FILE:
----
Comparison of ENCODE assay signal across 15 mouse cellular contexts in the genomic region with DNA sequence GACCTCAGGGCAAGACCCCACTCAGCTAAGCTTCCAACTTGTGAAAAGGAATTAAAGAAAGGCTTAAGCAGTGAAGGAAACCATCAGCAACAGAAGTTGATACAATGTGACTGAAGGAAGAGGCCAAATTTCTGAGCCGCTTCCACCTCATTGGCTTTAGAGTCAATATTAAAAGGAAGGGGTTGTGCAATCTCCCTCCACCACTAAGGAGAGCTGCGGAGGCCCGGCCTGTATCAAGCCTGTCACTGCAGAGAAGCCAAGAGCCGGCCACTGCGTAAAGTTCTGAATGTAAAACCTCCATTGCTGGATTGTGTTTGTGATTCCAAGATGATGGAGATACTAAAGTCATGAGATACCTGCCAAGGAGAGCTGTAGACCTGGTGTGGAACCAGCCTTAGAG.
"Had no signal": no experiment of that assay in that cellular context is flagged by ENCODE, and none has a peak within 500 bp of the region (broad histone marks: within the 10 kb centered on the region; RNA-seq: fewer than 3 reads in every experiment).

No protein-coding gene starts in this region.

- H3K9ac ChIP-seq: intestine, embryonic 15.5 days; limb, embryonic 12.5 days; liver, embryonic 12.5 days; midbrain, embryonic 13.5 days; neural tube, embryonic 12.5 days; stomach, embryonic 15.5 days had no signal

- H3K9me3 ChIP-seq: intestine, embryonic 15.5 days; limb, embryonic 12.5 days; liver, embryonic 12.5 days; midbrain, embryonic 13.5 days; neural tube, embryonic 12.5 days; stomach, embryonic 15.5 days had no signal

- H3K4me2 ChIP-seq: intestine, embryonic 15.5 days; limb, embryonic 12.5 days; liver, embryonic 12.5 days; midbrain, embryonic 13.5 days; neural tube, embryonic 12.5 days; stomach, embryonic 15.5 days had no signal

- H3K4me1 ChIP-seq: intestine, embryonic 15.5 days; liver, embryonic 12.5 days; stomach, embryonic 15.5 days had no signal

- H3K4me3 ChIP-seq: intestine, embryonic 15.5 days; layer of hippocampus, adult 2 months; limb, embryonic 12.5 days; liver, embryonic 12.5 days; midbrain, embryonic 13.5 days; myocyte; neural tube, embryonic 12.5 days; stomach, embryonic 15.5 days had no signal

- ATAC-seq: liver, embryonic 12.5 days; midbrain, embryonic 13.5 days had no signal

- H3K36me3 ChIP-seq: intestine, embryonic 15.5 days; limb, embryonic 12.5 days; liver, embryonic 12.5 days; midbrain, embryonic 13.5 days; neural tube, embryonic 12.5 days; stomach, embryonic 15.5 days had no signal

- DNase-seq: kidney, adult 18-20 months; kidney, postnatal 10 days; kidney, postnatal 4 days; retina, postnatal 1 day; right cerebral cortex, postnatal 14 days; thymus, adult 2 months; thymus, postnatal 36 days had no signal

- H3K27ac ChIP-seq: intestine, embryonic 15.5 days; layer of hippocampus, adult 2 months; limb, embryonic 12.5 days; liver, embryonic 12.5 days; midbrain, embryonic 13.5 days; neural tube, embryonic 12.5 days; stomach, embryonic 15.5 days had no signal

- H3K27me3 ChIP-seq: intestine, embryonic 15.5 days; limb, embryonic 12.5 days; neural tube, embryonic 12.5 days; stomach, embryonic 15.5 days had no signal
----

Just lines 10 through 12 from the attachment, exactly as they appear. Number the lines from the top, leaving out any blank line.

- H3K36me3 ChIP-seq: intestine, embryonic 15.5 days; limb, embryonic 12.5 days; liver, embryonic 12.5 days; midbrain, embryonic 13.5 days; neural tube, embryonic 12.5 days; stomach, embryonic 15.5 days had no signal

- DNase-seq: kidney, adult 18-20 months; kidney, postnatal 10 days; kidney, postnatal 4 days; retina, postnatal 1 day; right cerebral cortex, postnatal 14 days; thymus, adult 2 months; thymus, postnatal 36 days had no signal

- H3K27ac ChIP-seq: intestine, embryonic 15.5 days; layer of hippocampus, adult 2 months; limb, embryonic 12.5 days; liver, embryonic 12.5 days; midbrain, embryonic 13.5 days; neural tube, embryonic 12.5 days; stomach, embryonic 15.5 days had no signal